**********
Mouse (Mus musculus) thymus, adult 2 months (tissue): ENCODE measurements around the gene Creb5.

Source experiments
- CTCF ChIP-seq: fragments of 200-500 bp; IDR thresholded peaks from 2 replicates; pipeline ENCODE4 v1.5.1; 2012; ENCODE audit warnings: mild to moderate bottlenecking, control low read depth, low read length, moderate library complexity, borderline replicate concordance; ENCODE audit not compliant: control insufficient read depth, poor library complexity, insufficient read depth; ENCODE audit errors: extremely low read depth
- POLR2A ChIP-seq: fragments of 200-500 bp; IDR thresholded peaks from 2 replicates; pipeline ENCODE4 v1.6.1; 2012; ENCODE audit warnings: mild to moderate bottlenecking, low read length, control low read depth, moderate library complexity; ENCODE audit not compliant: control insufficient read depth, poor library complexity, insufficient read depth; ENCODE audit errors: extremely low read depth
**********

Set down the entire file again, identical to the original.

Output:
Mouse (Mus musculus) thymus, adult 2 months (tissue): ENCODE measurements around the gene Creb5.

Source experiments
- CTCF ChIP-seq: fragments of 200-500 bp; IDR thresholded peaks from 2 replicates; pipeline ENCODE4 v1.5.1; 2012; ENCODE audit warnings: mild to moderate bottlenecking, control low read depth, low read length, moderate library complexity, borderline replicate concordance; ENCODE audit not compliant: control insufficient read depth, poor library complexity, insufficient read depth; ENCODE audit errors: extremely low read depth
- POLR2A ChIP-seq: fragments of 200-500 bp; IDR thresholded peaks from 2 replicates; pipeline ENCODE4 v1.6.1; 2012; ENCODE audit warnings: mild to moderate bottlenecking, low read length, control low read depth, moderate library complexity; ENCODE audit not compliant: control insufficient read depth, poor library complexity, insufficient read depth; ENCODE audit errors: extremely low read depth